Children who suffer threats, harassment and humiliation in gaming forums and private messaging apps will be able to ask the eSafety Commission for help in a shake-up* of Australia’s world-first cyber bullying laws next year.
The changes, which could see bullies stripped of their accounts or taken to court, will also reduce the time social media giants are given to remove harmful messages from their platforms from 48 hours to just one day.
But experts say cashed-up social media and gaming platforms needed to improve how they tackle cyber bullying and shouldn’t rely “on the eSafety Commissioner to do their job”.
The changes come after weeks of pressure on tech giants, with Facebook whistleblower* Frances Haugen revealing the company’s own research showed Instagram had the potential to harm children, and Prime Minister Scott Morrison pledged to introduce new laws to deal with offensive content on social networks.
The expansion* of the Australian eSafety Commission’s cyber bullying scheme will come as part of the Online Safety Act due to begin in January.
eSafety Commissioner Julie Inman Grant said cyber bullying reports made to the agency jumped by 30 per cent last year, and one third of those reports involved children being bullied in private messages.
A recent study of 3600 Australian children by the Commission also found one in five children were bullied while playing online games, but the current anti-bullying scheme was only set up to deal with content posted to open social networks.
“We know that harms happen in any online spaces that kids are in,” Ms Inman Grant said.
“(With this change) we’ll be able to help children who are experiencing serious cyber bullying on whatever platform they’re on.”
Under the new rules, any Australian child or their guardian will be able to report serious threats, intimidation, harassment or humiliation to the eSafety Commission that have been sent using services including WhatsApp, Discord, Twitch and Snapchat, and in private messages on Instagram or Facebook.
The harmful content must first be reported to the platform that hosts it, but they will have just 24 hours, rather than the current 48, to take action before it can be escalated*.
While the agency could currently seek court-ordered injunctions* against online bullies and civil penalties* from online platforms which did not respond, Ms Inman Grant said the new scheme would require a different approach.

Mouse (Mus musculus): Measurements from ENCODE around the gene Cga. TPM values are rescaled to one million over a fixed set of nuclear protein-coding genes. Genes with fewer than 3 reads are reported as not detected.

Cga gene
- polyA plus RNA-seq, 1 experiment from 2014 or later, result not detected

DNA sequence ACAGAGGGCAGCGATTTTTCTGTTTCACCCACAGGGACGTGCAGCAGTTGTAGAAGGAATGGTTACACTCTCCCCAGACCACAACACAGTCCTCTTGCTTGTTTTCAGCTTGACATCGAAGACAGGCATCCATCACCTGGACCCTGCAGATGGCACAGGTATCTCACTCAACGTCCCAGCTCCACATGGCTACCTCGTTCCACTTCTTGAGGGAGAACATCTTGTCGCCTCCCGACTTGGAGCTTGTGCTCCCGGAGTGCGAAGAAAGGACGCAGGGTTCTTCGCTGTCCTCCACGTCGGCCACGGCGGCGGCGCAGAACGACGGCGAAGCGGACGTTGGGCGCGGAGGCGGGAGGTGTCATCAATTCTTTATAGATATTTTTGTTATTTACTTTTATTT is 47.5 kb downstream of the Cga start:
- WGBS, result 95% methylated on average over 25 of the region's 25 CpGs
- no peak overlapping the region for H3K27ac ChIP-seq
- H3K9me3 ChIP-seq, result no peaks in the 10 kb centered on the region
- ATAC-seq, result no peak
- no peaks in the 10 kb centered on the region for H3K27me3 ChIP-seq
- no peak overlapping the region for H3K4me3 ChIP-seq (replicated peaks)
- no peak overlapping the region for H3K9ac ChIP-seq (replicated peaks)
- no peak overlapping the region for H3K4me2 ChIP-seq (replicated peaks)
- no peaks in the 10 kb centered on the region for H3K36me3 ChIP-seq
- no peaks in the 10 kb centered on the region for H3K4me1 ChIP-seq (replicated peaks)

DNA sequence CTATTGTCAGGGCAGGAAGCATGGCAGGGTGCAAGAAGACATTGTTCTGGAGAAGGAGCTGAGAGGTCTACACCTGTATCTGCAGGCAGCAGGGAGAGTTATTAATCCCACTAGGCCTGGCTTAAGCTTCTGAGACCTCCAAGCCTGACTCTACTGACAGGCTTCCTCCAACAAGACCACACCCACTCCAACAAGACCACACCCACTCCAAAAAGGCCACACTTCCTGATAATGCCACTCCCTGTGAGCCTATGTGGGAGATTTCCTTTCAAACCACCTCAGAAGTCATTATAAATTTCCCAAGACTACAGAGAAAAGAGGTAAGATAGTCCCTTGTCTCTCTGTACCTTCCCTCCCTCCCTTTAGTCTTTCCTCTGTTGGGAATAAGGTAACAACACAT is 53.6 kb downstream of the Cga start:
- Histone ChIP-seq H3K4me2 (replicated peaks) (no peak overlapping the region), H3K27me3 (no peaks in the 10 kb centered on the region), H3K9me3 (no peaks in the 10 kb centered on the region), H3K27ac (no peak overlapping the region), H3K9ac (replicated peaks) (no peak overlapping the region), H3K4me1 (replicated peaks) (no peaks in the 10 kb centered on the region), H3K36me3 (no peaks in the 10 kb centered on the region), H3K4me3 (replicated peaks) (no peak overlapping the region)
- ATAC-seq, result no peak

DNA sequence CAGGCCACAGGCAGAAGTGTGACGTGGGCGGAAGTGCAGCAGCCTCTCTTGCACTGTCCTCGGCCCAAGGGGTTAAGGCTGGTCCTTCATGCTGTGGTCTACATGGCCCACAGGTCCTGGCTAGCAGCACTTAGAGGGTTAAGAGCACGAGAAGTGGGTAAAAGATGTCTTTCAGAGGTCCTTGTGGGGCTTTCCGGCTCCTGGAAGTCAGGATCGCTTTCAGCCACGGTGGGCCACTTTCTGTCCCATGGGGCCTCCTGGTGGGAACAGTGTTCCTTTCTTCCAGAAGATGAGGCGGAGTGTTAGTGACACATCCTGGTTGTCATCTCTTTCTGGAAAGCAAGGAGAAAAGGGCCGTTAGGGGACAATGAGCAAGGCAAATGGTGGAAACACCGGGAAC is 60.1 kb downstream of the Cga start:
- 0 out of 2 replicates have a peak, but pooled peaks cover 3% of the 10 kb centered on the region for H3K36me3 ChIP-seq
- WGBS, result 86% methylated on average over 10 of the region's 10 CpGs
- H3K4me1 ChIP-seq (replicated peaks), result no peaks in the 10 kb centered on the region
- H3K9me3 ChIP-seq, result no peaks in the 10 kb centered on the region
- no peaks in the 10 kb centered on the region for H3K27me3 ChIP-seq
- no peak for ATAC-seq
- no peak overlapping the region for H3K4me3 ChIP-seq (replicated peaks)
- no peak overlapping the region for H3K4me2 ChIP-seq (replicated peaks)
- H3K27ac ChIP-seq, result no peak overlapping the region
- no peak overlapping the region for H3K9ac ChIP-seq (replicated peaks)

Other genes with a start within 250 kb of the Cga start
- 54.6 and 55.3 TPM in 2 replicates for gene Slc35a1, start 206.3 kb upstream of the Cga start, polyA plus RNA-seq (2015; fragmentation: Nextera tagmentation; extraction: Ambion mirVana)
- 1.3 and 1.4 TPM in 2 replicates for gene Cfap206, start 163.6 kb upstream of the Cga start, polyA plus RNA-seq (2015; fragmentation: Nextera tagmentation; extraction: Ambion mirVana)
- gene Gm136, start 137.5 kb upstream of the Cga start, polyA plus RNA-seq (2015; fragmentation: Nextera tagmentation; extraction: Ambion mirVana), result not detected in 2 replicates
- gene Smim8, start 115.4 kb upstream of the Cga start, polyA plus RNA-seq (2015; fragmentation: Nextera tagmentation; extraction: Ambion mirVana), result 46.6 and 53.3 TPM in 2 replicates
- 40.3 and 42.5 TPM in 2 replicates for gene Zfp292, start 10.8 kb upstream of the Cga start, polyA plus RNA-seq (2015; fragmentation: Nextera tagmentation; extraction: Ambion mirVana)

“We might not be dealing with content take-down notices because this is happening in real-time, but there are important things that can be done to make sure platforms are enforcing* their own policies and, if there are abusive accounts, that they are suspending them,” she said.
Cyber-safety educator Leonie Smith welcomed the change to the reporting scheme, saying “the majority of cyber bullying reported to be from schools happens in direct messages”.
But she said social networks and online gaming platforms, including Facebook, Instagram, Snapchat and Roblox, needed to do more themselves.
“This will put pressure on social media companies to make reporting easier and that’s what they should be doing,” she said.
“But we shouldn’t be relying on the eSafety Commissioner to do their job.”
Ms Smith said online platforms needed to introduce greater safeguards* for children under the age of 13, including easier reporting and better moderation of online bullying, and greater parental controls for younger users.
Children suffering serious cyber bullying can report the issue at esafety.gov.au and get support from Kids Helpline on 1800 55 1800.
- shake-up: review, reorganisation, change, restructure
- whistleblower: someone with inside knowledge who reports misconduct or dishonest or illegal activity within an organisation or government
- expansion: development, growth, extension, enlargement
- escalated: taken further, to become more serious, regarded as more important
- injunctions: a court order to stop or start doing something
- penalties: punishment or fine for breaking a law, rule or contract
- enforcing: following, carrying out, imposing
- safeguards: protections, shields, barriers
- What did Facebook’s own research reveal, according to whistleblower Frances Haugen?
- Under the new laws, how long will social media giants have to remove harmful messages?
- When will the Online Safety Act come into effect?
- Cyber-safety educator Leonie Smith said greater safeguards for children of what age?
- Where does the majority of cyber bullying reported to be from schools happen, according to Ms Smith?
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1. eSafety Commissioner job
If you were employed as the child/teenager representative by the eSafety Commissioner, to help make some legal and moral reforms to online platforms, name the top five things you would like to change or see happen to protect young users online.
Time: allow 20 minutes to complete this activity
Curriculum Links: English; Digital Technologies; Personal and Social
Cyber bullying reports made to the agency increased by 30 per cent last year – why do you think this is the case?
Why do you think that one third of these online bullying cases are happening via private messages?
Time: allow 15 minutes to complete this activity
Curriculum Links: English; Digital Technologies; Personal and Social; Critical and Creative Thinking
I Spy Nouns
Nouns are places, names (of people and objects), and time (months or days of the week).
How many nouns can you find in the article? Can you sort them into places, names and time?
Pick three nouns and add an adjective (describing word) to the nouns.